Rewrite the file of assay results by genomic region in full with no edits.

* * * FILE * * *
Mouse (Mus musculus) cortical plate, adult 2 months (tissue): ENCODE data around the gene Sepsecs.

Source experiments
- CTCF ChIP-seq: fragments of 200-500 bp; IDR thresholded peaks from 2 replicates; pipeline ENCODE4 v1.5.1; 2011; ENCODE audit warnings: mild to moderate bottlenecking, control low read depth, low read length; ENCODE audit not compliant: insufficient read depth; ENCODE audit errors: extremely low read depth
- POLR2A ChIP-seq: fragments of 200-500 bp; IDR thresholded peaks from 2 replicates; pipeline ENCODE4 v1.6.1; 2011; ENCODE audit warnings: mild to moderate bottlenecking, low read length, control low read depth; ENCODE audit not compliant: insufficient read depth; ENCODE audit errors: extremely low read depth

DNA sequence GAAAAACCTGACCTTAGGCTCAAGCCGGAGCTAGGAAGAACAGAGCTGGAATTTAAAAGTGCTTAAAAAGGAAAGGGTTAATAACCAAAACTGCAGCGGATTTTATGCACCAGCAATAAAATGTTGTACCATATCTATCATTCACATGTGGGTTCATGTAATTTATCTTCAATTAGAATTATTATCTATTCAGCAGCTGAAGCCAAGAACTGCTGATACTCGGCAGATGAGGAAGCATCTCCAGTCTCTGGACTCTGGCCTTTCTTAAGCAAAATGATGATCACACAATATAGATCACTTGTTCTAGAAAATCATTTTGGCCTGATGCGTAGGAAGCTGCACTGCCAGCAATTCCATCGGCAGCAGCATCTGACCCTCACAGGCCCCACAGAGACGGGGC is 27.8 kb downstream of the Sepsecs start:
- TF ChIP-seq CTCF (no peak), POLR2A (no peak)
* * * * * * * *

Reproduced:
Mouse (Mus musculus) cortical plate, adult 2 months (tissue): ENCODE data around the gene Sepsecs.

Source experiments
- CTCF ChIP-seq: fragments of 200-500 bp; IDR thresholded peaks from 2 replicates; pipeline ENCODE4 v1.5.1; 2011; ENCODE audit warnings: mild to moderate bottlenecking, control low read depth, low read length; ENCODE audit not compliant: insufficient read depth; ENCODE audit errors: extremely low read depth
- POLR2A ChIP-seq: fragments of 200-500 bp; IDR thresholded peaks from 2 replicates; pipeline ENCODE4 v1.6.1; 2011; ENCODE audit warnings: mild to moderate bottlenecking, low read length, control low read depth; ENCODE audit not compliant: insufficient read depth; ENCODE audit errors: extremely low read depth

DNA sequence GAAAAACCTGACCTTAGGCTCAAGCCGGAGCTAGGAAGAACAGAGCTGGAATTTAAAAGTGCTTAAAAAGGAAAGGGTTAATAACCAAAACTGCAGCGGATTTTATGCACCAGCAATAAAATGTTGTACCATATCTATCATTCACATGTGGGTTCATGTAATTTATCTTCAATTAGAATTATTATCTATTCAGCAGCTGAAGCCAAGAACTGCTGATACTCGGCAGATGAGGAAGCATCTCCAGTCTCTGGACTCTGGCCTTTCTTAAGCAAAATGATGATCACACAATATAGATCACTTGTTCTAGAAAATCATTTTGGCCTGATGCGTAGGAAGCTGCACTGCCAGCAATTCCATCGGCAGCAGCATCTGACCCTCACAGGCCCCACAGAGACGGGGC is 27.8 kb downstream of the Sepsecs start:
- TF ChIP-seq CTCF (no peak), POLR2A (no peak)